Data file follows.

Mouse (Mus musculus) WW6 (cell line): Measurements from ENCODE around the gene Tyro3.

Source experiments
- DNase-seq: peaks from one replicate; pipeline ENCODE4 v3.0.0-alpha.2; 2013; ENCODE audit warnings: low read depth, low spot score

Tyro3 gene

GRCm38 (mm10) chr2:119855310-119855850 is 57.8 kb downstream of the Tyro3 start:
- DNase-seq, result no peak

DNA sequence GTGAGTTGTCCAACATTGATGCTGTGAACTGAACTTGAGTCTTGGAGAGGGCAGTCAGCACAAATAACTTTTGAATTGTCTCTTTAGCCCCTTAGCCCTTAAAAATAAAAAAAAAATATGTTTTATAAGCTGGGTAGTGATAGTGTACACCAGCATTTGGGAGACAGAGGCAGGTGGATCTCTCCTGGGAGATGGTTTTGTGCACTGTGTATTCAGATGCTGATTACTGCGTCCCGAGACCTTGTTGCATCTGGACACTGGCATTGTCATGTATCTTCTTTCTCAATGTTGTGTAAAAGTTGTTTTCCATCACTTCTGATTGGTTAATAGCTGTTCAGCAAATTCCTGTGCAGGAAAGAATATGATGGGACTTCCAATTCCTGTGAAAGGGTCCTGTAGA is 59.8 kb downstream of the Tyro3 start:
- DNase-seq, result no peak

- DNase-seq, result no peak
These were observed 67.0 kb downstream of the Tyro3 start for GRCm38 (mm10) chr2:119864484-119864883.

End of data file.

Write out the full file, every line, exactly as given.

Mouse (Mus musculus) WW6 (cell line): Measurements from ENCODE around the gene Tyro3.

Source experiments
- DNase-seq: peaks from one replicate; pipeline ENCODE4 v3.0.0-alpha.2; 2013; ENCODE audit warnings: low read depth, low spot score

Tyro3 gene

GRCm38 (mm10) chr2:119855310-119855850 is 57.8 kb downstream of the Tyro3 start:
- DNase-seq, result no peak

DNA sequence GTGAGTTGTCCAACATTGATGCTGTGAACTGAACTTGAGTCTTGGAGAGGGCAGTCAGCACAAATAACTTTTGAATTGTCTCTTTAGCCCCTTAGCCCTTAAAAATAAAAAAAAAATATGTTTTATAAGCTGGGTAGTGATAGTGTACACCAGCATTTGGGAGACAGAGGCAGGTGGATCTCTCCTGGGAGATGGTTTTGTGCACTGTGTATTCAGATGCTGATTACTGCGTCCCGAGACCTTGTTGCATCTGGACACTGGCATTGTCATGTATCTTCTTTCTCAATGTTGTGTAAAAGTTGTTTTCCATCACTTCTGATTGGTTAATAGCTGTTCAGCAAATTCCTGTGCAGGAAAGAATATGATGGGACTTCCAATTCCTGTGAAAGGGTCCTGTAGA is 59.8 kb downstream of the Tyro3 start:
- DNase-seq, result no peak

- DNase-seq, result no peak
These were observed 67.0 kb downstream of the Tyro3 start for GRCm38 (mm10) chr2:119864484-119864883.